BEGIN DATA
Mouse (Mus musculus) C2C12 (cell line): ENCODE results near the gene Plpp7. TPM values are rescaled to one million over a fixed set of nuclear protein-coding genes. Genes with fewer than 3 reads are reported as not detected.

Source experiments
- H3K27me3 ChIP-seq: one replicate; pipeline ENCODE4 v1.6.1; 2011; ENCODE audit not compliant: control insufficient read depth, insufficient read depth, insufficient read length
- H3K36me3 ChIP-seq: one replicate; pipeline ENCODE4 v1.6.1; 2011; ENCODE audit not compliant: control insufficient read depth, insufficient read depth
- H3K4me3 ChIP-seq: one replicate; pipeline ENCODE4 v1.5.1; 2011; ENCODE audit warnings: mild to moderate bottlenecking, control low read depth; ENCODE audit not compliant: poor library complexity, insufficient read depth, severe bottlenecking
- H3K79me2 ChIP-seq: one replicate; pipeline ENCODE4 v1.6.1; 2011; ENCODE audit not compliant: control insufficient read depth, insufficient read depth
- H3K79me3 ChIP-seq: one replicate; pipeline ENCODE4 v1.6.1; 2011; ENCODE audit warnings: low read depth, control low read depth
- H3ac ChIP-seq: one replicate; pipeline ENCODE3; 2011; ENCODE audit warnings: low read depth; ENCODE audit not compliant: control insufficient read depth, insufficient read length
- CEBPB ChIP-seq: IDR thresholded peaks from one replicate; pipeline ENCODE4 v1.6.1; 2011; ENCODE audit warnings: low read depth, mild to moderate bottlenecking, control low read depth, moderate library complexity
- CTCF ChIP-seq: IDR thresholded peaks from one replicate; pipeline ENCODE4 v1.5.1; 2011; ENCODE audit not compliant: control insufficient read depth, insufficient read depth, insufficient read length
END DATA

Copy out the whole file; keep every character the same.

Mouse (Mus musculus) C2C12 (cell line): ENCODE results near the gene Plpp7. TPM values are rescaled to one million over a fixed set of nuclear protein-coding genes. Genes with fewer than 3 reads are reported as not detected.

Source experiments
- H3K27me3 ChIP-seq: one replicate; pipeline ENCODE4 v1.6.1; 2011; ENCODE audit not compliant: control insufficient read depth, insufficient read depth, insufficient read length
- H3K36me3 ChIP-seq: one replicate; pipeline ENCODE4 v1.6.1; 2011; ENCODE audit not compliant: control insufficient read depth, insufficient read depth
- H3K4me3 ChIP-seq: one replicate; pipeline ENCODE4 v1.5.1; 2011; ENCODE audit warnings: mild to moderate bottlenecking, control low read depth; ENCODE audit not compliant: poor library complexity, insufficient read depth, severe bottlenecking
- H3K79me2 ChIP-seq: one replicate; pipeline ENCODE4 v1.6.1; 2011; ENCODE audit not compliant: control insufficient read depth, insufficient read depth
- H3K79me3 ChIP-seq: one replicate; pipeline ENCODE4 v1.6.1; 2011; ENCODE audit warnings: low read depth, control low read depth
- H3ac ChIP-seq: one replicate; pipeline ENCODE3; 2011; ENCODE audit warnings: low read depth; ENCODE audit not compliant: control insufficient read depth, insufficient read length
- CEBPB ChIP-seq: IDR thresholded peaks from one replicate; pipeline ENCODE4 v1.6.1; 2011; ENCODE audit warnings: low read depth, mild to moderate bottlenecking, control low read depth, moderate library complexity
- CTCF ChIP-seq: IDR thresholded peaks from one replicate; pipeline ENCODE4 v1.5.1; 2011; ENCODE audit not compliant: control insufficient read depth, insufficient read depth, insufficient read length